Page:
So you have drawn a crowd to your super great booth, now what? Trade shows attract many people, but not everyone is a potential lead for you. You need to know how to identify A, B and C leads.
In short, A level connections are the people who have a need for what you offer in the immediate future and have purchasing power. These are your biggest potential clients and should be followed up with immediately after the show.
The B level, represents the same purchasing power as an A-level with a less immediate need, perhaps a medium or long term timeline. Do not forget them though!
C level leads are those that do not really need what you offer or do not have the purchasing power. The attendees who are just browsing or trying to get inspired for a future project. They are commonly known as “tire kickers”. Be polite, hand them some marketing material and they will be on their way. You never know when they may be back as an A Level Customer.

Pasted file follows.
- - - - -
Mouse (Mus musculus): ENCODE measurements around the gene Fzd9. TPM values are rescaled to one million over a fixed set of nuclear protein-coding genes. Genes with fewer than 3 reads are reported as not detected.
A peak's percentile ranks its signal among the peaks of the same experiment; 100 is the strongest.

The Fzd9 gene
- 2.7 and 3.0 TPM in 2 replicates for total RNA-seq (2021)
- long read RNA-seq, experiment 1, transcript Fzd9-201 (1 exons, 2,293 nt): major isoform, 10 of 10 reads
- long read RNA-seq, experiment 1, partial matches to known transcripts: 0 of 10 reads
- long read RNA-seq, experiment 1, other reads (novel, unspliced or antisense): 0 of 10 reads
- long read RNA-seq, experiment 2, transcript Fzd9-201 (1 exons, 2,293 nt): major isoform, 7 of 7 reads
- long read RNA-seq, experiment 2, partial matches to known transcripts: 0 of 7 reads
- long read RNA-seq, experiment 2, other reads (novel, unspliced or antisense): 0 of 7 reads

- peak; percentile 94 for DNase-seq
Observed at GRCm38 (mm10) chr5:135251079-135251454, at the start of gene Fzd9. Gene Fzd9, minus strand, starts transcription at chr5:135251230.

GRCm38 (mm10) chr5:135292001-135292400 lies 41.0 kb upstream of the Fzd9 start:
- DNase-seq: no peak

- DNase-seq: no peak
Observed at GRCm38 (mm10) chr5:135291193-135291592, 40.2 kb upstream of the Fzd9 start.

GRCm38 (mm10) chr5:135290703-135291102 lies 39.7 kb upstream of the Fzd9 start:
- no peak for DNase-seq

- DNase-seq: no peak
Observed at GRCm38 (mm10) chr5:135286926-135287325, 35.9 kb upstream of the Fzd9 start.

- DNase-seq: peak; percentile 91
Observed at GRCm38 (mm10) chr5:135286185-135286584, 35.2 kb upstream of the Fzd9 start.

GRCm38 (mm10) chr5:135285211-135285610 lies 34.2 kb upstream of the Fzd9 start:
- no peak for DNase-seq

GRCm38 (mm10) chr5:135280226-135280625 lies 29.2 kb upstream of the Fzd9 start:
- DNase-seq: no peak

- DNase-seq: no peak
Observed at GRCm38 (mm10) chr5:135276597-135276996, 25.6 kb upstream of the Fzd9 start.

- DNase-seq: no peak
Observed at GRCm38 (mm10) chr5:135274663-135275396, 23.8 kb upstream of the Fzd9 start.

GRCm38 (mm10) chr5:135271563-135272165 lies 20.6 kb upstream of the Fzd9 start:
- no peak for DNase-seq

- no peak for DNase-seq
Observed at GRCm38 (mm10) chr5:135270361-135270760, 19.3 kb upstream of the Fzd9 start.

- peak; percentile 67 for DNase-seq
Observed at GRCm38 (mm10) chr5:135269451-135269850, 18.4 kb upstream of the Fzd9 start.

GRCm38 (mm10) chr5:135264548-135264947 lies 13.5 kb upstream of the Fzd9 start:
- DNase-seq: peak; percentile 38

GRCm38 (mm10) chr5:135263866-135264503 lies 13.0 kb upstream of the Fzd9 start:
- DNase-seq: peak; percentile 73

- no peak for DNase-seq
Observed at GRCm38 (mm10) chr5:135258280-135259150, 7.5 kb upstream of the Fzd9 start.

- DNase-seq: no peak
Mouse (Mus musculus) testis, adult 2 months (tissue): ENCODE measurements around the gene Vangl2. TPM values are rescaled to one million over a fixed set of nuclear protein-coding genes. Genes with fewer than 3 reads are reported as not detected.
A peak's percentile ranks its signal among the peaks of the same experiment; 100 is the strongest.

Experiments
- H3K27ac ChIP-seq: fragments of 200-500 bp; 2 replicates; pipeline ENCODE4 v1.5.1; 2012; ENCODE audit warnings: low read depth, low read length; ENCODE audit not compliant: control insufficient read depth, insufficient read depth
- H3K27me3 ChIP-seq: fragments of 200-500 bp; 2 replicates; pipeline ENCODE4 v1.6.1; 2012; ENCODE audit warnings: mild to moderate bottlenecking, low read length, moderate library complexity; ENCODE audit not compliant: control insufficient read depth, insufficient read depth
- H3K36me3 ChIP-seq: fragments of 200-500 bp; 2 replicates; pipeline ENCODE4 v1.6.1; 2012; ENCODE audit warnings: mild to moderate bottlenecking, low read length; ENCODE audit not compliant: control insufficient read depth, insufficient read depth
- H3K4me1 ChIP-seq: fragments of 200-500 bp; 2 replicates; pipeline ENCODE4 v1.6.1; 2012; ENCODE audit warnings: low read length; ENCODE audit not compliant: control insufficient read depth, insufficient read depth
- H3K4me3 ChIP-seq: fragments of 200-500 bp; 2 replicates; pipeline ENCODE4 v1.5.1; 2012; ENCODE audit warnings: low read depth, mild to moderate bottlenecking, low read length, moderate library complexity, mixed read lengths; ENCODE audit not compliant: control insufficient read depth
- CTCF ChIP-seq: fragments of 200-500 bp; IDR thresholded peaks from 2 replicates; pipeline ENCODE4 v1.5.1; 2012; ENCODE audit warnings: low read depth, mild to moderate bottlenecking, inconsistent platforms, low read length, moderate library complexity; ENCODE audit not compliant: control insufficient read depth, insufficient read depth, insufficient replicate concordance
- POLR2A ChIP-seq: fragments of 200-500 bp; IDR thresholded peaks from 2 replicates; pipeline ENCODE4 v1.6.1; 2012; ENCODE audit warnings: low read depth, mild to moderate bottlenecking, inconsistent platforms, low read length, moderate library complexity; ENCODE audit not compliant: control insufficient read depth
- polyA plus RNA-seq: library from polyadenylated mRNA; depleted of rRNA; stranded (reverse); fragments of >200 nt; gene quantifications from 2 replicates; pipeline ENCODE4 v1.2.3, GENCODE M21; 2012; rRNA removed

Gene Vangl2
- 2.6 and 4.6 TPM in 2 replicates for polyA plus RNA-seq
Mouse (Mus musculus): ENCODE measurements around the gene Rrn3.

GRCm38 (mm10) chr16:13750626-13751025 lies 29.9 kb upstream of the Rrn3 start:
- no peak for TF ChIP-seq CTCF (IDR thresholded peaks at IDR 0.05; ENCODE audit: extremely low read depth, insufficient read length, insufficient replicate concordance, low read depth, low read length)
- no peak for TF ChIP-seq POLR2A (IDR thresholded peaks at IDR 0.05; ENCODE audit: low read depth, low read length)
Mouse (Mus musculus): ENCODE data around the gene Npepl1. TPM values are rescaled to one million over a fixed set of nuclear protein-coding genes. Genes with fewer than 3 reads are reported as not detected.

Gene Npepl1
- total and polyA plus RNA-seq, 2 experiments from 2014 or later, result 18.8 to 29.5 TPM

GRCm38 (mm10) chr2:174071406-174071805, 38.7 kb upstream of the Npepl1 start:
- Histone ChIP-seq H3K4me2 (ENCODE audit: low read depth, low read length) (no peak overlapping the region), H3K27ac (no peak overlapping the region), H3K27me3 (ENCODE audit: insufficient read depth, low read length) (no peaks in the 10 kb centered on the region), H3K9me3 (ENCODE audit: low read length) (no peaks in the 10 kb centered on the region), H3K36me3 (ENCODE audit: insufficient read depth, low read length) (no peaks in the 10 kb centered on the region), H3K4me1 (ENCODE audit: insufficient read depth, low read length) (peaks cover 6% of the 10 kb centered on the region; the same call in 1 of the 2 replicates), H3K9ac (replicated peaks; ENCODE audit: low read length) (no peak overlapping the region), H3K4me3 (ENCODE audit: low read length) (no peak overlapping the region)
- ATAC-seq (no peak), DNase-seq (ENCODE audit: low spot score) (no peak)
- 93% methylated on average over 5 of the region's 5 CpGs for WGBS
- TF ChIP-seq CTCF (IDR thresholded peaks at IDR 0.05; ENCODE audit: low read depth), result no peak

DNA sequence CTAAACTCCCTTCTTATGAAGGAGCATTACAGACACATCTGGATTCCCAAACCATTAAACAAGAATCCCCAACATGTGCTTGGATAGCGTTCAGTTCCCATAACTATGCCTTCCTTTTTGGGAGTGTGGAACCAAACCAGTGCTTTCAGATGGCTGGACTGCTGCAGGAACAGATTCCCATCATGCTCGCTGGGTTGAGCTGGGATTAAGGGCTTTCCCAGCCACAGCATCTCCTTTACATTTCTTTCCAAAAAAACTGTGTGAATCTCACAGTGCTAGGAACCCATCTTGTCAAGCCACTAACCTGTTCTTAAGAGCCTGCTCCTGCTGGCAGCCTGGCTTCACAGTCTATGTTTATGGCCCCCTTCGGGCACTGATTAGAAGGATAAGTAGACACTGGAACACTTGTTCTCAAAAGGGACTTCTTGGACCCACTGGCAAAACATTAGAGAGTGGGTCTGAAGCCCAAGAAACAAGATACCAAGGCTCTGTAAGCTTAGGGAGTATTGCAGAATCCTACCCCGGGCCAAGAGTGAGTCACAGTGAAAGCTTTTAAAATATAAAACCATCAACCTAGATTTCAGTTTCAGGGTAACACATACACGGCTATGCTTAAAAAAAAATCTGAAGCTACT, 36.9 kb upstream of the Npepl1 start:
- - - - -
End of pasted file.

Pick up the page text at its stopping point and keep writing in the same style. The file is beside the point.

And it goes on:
Giveaways have become part of trade shows, but how do you avoid being just another branded pen? Don’t give pens. There are many ways to stand out, but it comes back to the goal. There are many creative ways to engage with potential customers besides giving another keychain, try branded stickers, notebooks or snacks (food is always a big hit). If you want to go to the next level, aim for branded tote bags. People who are environmentally conscious will love it and they will be able to place all the other stuff they receive at the trade shows. You know that drone you got as a gift but have no time to use, fly it around the booth or offer it up as a prize in a raffle to attract more people.
Giveaways attract a lot of people and allow your staff to make contact with attendees and evaluate if they are A,B or C leads.
Stock up on business cards, give them to prospective clients and taken theirs (or their contact information), not only does it allow staff to engage with a client but even when the booths are dismantled, the work you put in after is absolutely crucial to the show’s success. Let’s talk money, the average cost to close a sale with an exhibition lead in 2010 was $2,224 and the total cost to close without a lead from the exhibition was $3,153.
AFTER THE SHOW
Have a Meeting